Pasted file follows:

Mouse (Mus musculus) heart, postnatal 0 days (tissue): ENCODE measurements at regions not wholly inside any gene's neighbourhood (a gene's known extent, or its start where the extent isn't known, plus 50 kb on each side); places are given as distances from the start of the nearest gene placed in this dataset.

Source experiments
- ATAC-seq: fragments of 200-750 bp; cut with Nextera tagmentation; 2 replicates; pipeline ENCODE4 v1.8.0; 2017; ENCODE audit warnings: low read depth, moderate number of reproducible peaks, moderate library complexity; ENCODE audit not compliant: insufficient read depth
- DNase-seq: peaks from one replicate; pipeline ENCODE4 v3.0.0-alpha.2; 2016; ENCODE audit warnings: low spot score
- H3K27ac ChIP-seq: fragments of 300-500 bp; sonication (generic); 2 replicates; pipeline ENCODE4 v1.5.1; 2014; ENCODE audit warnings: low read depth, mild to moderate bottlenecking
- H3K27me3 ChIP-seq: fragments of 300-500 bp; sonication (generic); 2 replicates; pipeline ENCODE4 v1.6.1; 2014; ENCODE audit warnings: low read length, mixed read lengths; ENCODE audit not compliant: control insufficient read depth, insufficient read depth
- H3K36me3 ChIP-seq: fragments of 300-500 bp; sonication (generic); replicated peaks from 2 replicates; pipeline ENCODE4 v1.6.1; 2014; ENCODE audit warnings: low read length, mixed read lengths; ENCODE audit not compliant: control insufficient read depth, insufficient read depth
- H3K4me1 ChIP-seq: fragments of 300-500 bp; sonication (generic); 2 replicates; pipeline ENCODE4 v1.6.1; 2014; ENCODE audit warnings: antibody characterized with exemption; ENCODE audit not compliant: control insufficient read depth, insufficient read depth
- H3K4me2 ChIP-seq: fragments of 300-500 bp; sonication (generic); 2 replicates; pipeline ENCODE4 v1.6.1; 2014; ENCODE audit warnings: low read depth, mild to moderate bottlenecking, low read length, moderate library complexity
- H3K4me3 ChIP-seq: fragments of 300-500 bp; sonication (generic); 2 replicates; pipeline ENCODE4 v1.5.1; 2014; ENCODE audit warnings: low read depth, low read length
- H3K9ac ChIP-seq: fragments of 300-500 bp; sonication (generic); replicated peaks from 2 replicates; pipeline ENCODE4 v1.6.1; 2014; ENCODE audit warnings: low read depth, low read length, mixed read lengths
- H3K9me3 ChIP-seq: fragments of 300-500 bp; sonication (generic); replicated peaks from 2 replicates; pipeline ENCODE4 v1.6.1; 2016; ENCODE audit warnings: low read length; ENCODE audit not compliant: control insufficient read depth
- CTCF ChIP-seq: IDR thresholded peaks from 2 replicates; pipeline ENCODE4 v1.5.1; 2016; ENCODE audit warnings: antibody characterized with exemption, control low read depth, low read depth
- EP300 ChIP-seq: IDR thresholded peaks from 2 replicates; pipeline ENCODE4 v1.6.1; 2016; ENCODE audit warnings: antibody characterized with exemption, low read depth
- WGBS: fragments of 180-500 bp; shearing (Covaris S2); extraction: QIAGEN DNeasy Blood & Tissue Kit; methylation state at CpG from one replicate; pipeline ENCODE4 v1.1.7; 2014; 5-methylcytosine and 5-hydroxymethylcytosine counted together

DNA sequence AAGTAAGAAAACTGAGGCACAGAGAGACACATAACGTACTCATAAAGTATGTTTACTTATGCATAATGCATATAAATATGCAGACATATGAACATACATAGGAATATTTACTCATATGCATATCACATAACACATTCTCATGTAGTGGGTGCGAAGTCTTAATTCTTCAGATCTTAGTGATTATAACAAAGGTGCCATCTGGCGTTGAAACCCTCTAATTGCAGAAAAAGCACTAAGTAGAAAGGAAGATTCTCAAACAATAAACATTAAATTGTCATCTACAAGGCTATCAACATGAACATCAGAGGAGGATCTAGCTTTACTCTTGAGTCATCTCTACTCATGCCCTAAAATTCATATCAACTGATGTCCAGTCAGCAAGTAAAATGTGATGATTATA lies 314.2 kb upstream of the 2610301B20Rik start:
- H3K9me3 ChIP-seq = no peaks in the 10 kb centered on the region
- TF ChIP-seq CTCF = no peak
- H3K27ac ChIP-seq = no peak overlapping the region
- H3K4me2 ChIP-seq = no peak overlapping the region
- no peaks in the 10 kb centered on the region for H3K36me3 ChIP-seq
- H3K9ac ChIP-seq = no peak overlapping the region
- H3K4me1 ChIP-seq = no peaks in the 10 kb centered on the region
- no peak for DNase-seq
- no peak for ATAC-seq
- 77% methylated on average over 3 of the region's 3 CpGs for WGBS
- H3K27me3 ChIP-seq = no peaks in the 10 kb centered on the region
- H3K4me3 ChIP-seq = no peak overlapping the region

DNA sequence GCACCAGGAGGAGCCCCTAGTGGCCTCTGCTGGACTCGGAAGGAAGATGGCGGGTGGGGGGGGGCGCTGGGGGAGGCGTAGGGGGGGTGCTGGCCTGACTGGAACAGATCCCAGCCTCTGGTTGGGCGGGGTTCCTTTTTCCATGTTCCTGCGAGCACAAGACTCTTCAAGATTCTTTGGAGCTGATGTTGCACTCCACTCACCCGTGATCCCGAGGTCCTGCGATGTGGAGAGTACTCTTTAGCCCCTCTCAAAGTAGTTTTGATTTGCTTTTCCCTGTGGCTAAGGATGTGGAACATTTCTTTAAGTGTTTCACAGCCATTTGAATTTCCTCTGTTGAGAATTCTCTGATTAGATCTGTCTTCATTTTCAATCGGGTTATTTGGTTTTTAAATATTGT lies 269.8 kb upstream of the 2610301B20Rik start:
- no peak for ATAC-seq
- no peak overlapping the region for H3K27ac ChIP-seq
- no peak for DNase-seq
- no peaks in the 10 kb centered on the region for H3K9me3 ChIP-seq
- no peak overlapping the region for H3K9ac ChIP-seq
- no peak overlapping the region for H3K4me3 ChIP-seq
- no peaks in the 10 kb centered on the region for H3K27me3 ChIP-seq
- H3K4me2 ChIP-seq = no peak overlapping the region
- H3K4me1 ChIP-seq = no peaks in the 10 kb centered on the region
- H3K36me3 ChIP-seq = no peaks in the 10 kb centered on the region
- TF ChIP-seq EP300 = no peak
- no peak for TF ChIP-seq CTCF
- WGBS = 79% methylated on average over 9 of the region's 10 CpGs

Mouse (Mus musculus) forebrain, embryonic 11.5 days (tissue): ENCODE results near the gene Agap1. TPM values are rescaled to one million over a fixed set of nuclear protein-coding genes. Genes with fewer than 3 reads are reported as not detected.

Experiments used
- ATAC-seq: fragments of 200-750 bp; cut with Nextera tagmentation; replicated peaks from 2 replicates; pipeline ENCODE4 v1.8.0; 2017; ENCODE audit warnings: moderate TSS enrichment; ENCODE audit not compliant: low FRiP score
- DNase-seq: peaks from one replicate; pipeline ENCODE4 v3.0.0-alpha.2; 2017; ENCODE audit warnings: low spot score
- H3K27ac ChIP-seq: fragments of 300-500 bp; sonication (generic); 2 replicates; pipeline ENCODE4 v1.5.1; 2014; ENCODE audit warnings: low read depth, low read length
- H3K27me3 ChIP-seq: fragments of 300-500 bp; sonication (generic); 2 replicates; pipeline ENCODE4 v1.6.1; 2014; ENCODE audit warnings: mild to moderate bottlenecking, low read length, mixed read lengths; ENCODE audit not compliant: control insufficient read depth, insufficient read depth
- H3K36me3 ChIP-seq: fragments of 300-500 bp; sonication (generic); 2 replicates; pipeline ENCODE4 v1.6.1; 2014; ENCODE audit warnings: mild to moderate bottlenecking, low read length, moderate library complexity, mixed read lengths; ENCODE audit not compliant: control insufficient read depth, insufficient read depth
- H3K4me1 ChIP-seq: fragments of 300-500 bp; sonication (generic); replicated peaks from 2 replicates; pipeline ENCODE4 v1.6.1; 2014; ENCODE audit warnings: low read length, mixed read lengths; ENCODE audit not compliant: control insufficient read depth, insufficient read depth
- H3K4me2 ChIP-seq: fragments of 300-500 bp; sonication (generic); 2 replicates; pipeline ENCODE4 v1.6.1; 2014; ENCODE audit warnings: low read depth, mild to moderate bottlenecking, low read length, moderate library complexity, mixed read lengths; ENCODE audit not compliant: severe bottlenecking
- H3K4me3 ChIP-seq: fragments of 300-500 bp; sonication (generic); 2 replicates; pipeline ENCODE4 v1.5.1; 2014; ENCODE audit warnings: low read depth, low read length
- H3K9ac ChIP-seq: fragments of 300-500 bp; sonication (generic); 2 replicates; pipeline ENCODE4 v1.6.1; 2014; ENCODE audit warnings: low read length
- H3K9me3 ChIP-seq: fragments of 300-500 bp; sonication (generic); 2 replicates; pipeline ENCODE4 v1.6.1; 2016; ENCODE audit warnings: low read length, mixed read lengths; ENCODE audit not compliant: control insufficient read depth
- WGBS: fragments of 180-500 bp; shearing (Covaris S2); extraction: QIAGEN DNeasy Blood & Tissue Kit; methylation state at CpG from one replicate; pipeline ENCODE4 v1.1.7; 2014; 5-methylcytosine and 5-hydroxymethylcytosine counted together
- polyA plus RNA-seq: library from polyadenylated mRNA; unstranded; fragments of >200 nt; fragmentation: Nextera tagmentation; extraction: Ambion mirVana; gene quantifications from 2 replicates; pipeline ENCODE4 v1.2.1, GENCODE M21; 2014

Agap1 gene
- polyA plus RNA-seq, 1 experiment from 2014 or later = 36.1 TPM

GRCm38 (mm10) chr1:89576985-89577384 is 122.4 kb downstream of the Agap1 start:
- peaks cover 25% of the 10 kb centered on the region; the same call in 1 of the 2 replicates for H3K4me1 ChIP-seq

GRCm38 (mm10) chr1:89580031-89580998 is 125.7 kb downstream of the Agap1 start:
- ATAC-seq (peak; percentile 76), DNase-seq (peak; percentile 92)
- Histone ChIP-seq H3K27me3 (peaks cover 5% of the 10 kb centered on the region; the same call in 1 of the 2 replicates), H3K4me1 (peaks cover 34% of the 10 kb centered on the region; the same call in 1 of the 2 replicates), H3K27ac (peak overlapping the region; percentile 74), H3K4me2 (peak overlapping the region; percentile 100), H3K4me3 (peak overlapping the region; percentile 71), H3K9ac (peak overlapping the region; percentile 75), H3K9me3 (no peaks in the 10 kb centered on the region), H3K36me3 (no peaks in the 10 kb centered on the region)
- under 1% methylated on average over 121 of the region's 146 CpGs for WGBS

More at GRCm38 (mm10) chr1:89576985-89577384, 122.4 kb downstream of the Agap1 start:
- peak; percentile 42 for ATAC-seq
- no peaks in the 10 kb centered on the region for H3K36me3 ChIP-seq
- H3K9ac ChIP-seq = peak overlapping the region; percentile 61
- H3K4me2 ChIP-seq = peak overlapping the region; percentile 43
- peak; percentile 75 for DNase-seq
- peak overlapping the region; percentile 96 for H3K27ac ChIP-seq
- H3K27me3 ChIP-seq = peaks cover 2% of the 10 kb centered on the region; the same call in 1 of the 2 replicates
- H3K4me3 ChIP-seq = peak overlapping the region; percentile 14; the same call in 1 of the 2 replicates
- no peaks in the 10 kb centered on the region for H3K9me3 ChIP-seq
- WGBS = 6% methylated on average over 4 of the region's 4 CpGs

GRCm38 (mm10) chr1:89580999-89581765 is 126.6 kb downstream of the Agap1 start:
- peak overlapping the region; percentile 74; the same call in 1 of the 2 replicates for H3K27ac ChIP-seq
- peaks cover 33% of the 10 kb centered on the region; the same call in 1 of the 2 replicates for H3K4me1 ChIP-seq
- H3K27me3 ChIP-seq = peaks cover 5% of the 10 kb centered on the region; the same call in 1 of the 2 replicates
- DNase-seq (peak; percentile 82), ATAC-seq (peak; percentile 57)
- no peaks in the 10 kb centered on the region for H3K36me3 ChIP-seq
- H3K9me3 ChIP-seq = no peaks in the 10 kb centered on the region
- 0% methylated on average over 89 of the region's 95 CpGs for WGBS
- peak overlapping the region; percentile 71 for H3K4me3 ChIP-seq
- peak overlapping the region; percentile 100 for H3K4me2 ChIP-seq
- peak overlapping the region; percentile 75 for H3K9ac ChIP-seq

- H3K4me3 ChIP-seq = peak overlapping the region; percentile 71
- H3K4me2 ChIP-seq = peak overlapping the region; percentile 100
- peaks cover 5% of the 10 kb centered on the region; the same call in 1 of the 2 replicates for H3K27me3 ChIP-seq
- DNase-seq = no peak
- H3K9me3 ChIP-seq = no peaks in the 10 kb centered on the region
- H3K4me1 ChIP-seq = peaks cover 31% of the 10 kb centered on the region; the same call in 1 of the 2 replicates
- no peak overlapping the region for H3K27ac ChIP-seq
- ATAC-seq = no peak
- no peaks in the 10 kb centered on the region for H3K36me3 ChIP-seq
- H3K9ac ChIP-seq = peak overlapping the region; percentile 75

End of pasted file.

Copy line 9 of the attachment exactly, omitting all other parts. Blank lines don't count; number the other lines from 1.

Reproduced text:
- H3K4me2 ChIP-seq: fragments of 300-500 bp; sonication (generic); 2 replicates; pipeline ENCODE4 v1.6.1; 2014; ENCODE audit warnings: low read depth, mild to moderate bottlenecking, low read length, moderate library complexity